Criminal history as an employment barrier for female TANF recipients
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Criminal history as an employment barrier for female TANF recipients. Pamela C. Ovwigho, Ph.D. Valerie Head, M.P.P. Correne Saunders, M.P.P. Catherine E. Born, Ph.D. Wednesday, August 22, 2007.

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Criminal history as an employment barrier for female TANF recipients

Pamela C. Ovwigho, Ph.D.

Valerie Head, M.P.P.

Correne Saunders, M.P.P.

Catherine E. Born, Ph.D.

Wednesday, August 22, 2007

Paper presented at the 47th annual workshop of the National Association for Welfare Research and Statistics

This research was funded by the Maryland Department of Human Resources and the Office of the Assistant Secretary for Planning and Evaluation, US Department of Health and Human Services


background recipients

  • Research demonstrates the prevalence of employment barriers among TANF recipients, yet there remains little research regarding criminal history.

  • A criminal record appears to be a barrier to obtaining and maintaining employment. However, little is known regarding its impact on the employment outcomes among disadvantaged workers in general. Even less is known about its impact on female workers.

  • Compared to their male counterparts, women with a criminal history face more difficult economic circumstances. At the time of their arrest:

    • 30% reported receiving welfare assistance

    • 3 out of 5 women were unemployed

    • 37% reported incomes of less than $600

    • More likely to be custodial parents

Source: Greenfeld, L.A., & Snell, T. L. (December 1999). Women offenders (Bureau of Justice Statistics No. NCJ 175688). Washington D.C.: U.S. Department of Justice.


What proportion of the Maryland TCA caseload consists of female caseheads who report having a criminal background?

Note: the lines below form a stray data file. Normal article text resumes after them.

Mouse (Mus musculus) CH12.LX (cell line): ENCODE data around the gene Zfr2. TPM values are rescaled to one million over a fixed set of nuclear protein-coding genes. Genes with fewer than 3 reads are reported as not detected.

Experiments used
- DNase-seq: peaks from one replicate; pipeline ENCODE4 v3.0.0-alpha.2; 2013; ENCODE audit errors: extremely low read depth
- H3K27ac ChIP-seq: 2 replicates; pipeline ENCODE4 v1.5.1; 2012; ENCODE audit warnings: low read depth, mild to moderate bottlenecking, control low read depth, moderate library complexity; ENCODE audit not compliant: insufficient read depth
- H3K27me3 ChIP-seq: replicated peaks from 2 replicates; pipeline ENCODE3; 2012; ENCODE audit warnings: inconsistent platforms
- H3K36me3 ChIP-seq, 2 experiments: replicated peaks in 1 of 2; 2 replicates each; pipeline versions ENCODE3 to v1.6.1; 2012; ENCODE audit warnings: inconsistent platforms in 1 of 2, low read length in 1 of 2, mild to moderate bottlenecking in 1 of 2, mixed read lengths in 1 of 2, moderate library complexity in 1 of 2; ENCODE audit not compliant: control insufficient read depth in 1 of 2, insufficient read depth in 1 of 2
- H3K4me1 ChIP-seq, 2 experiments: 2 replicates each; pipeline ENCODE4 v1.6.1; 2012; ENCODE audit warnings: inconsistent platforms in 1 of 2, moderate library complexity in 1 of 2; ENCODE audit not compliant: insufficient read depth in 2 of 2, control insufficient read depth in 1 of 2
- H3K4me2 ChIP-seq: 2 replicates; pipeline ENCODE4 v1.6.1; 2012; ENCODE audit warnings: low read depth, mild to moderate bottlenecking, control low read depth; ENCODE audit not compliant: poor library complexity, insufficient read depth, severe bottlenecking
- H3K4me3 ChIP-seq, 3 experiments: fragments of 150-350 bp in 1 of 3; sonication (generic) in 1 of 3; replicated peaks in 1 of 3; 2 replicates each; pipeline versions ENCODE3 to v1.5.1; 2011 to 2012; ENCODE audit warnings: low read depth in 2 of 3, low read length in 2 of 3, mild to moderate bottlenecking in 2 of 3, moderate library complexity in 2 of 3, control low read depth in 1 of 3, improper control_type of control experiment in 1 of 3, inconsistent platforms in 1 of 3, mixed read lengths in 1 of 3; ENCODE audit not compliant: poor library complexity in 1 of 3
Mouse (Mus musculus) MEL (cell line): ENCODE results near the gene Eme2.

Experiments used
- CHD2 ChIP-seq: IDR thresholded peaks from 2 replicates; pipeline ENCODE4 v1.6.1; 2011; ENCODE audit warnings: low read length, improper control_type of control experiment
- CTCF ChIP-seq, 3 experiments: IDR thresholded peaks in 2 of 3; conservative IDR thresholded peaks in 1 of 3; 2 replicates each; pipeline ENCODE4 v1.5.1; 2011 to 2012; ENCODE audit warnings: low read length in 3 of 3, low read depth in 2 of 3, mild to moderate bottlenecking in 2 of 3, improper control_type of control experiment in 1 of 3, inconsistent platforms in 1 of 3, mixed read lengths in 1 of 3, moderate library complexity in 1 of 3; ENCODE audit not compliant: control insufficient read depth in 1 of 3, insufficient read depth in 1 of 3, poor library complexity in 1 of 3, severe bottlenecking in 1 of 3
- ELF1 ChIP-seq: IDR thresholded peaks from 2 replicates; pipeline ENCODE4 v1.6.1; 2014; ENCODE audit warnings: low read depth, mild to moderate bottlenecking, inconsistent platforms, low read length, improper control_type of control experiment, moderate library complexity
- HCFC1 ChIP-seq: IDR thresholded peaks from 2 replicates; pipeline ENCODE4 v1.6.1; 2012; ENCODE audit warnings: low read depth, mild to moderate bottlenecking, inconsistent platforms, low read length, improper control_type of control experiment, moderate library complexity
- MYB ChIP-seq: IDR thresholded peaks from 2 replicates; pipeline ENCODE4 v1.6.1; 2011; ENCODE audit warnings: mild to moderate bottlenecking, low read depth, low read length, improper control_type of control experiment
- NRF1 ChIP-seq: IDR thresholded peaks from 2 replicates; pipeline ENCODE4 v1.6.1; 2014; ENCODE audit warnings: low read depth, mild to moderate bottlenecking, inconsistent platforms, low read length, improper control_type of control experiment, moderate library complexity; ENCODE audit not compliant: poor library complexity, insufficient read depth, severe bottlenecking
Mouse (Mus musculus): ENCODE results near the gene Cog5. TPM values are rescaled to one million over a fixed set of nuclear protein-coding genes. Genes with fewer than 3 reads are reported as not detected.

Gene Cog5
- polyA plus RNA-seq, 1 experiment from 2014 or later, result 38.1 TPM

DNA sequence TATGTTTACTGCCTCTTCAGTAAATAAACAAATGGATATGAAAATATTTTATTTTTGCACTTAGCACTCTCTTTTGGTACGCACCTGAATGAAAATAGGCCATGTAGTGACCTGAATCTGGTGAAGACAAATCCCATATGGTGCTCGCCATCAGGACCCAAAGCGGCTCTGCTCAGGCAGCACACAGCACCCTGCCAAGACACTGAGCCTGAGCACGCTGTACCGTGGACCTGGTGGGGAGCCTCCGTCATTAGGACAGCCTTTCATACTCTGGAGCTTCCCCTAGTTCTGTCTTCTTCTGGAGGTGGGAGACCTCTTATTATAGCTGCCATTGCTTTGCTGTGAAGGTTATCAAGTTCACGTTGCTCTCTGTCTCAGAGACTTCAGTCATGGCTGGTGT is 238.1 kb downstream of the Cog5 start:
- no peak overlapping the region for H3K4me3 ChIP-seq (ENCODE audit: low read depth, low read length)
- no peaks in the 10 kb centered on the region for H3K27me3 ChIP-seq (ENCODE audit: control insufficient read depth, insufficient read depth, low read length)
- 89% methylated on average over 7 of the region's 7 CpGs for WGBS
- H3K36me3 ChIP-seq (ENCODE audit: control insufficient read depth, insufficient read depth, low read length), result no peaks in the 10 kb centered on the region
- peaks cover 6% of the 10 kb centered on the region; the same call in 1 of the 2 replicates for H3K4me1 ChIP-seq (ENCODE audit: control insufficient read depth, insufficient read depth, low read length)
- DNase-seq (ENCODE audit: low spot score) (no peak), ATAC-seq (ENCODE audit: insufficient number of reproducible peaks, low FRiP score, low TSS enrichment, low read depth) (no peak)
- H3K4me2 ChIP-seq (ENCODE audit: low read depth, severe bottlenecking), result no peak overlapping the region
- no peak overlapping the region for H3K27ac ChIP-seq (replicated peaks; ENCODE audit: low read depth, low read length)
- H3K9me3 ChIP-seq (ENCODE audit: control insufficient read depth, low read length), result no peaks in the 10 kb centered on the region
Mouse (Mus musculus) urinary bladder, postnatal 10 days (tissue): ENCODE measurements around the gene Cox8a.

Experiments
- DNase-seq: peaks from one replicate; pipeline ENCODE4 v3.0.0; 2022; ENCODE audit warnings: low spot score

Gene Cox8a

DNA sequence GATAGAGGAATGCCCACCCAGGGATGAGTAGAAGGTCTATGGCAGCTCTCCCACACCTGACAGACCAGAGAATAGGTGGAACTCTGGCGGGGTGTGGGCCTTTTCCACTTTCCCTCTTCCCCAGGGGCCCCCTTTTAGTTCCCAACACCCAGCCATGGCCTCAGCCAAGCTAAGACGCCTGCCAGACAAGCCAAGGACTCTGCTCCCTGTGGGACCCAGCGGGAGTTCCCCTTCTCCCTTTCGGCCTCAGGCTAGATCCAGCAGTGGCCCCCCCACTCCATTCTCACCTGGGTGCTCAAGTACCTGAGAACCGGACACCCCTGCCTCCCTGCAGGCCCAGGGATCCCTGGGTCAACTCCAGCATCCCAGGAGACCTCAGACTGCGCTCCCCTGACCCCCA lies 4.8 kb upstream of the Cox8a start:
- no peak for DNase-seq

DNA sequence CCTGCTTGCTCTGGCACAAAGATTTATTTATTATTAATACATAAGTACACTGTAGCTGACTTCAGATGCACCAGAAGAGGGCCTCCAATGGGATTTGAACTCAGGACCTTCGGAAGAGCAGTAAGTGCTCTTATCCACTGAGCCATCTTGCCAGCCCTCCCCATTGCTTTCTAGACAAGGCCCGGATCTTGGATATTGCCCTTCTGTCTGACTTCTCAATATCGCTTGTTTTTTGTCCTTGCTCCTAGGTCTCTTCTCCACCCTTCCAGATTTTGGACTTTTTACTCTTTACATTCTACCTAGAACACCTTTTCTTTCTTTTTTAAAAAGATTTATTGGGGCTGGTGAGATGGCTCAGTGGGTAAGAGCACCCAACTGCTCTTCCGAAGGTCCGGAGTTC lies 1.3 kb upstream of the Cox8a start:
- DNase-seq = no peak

Among those female caseheads who report a criminal history:

2. What are their demographic and case characteristics? How do they compare to other female caseheads?

What are their welfare participation patterns pre- and post- survey? How do they compare to other female caseheads?

What are their employment experiences pre- and post-survey? How do they compare to other female caseheads?

What are their reported barriers to employment? How do employment barriers relate to their employment experiences? How do they compare to other female caseheads?

Research Questions


Methods: Sample female caseheads who report having a criminal background?

  • Random sample of single adults with children who received a TANF grant in Maryland in June 2002 (n=1,146).

  • For this study, we include only those females who responded to a telephone survey between August and October 2002 (n=790).

  • Weighted to represent true proportions of Baltimore City and non-Baltimore City cases in the June 2002 caseload.


Methods: design female caseheads who report having a criminal background?

  • Groups were based on responses to the following survey question:

    • [Do you] have a past criminal record?

  • Weighted responses yielded the following groups:

    • No Report (n=689)

    • Report (n=104)

    • Total (n=791)

  • Chi-square and ANOVA tests were used to determine differences between the two groups.


Methods: design female caseheads who report having a criminal background?


Methods: data sources female caseheads who report having a criminal background?

  • Maryland TANF Caseload Survey, sponsored by ASPE

    • Included questions re: the prevalence and degree of various employment barriers over the previous year (June 2001 – June 2002)

    • Conducted for FWRTG through CATI by Mathematica Policy Research, Inc. (MPR)

  • Maryland State Administrative Systems

    • Client Information System

    • Maryland Unemployment Insurance System


Research question 1
Research question 1 female caseheads who report having a criminal background?

What proportion of the Maryland TCA caseload consists of female caseheads who report having a criminal background?


Prevalence of criminal history
Prevalence of criminal history female caseheads who report having a criminal background?

For a sizeable minority of welfare recipients, a criminal background may pose a barrier to obtaining and maintaining employment.


Research question 2
Research question 2 female caseheads who report having a criminal background?

Among those who report a criminal history, what are their demographic and case characteristics?